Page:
The past year has been shaping up to be another busy period for GSA and FAS, as budgets are tightening up within the federal government and cost-effective moves are of paramount importance for setting up future contracts.
At the forefront of the Federal Acquisition Service is an ongoing transformation of the Multiple Award Schedules (MAS) program into something more malleable that can continue to offer efficiency and value to the customer.
In striving to make it easier for federal and industry partners to use the MAS program, professionals like Judith R. Zawatsky, Chief of Staff at the GSA’ FAS, are sought-after for their experience, perspective and ability to provide expertise in policy, operations and business development.
Zawatsky, an experienced federal leader with proven success in uniting multiple stakeholders to create innovative program and policy solutions, draws on her 18+ years of experience in government contracting and business processes to successfully fulfill roles such as heading the MAS Governance Council.
The Council, a decision-making body comprised of FAS executives and acquisition professionals, contains those who have sought to develop variations on themes to improve MAS acquisition processes–cycle times, management oversight, regulatory adherence, improved efficiency and cost-savings.
In an interview with Government Matters at a industry professionals conference last year, Zawatsky spoke assuredly about the “Making It Easier” (MIE) initiative, a series of proactive, business-friendly programs designed to provide start-ups, small businesses, and other suppliers with the tools and support they need to do business with the government. It also helps new and innovative companies get on Schedule faster, eliminating burdensome requirements and barriers to entry.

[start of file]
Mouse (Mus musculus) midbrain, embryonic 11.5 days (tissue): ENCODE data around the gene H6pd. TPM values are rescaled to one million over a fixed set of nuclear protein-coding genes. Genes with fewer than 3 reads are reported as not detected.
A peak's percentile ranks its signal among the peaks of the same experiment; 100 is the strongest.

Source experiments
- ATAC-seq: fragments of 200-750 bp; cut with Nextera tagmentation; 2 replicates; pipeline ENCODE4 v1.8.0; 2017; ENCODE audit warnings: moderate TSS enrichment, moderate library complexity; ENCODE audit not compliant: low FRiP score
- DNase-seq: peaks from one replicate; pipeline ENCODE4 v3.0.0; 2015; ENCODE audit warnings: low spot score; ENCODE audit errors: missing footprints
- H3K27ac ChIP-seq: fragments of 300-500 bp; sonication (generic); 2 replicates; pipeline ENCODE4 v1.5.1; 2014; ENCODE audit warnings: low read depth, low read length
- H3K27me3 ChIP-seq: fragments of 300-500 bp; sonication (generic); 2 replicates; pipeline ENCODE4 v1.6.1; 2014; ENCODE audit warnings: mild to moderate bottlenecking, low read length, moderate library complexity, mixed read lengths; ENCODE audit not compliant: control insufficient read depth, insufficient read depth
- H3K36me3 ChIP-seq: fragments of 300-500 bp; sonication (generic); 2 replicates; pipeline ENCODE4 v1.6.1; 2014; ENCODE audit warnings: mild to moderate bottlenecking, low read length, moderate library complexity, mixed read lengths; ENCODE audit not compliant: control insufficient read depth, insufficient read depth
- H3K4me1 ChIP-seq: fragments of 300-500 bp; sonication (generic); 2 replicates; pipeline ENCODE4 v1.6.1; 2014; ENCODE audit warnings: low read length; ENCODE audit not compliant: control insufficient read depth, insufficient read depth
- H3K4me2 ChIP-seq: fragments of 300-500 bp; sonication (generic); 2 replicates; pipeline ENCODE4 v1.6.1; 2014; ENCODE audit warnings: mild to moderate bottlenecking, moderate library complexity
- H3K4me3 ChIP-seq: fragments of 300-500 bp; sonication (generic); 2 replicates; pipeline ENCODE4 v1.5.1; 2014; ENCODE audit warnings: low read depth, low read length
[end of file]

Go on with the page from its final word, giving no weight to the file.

“We really want to understand our customers. Our sense is that under category management–data is king–and we want to make that data available is to the customer.”
One of Zawatsky’s aims is to make it easier for small companies offering innovative and new technologies to come on schedule, and to accelerate them to the “Speed of Business,” not the “historic speed of federal contracting.”
“We’re really looking into Plain Language,” she said. “While there are some people who love government contracting lanaguage, new startups of the world could really use our [plain language road maps] to understand how to be part of this huge marketplace.”
In conversations with industry partners, she notes, is a collaborative aim to help generate an understanding that GSA has the resources to “show the advantage of putting aside price reduction clause(s), as well as commercial sales practices, that have been an enormous burden in reporting transactional data.”
This ongoing dialogue on Transactional Data Reporting is something of a occupational passion for Zawatsky, in the comprehension of crafting great terms and conditions that customers will sign onto. Well-versed in federal policy, strategic communications, project management and process improvement, this leader is a smooth sailor–with both ears open to industry partners and customer agencies and a commendable determination that the recently-released Making It Easier report will shines a light on GSA’s vision for continued improvement.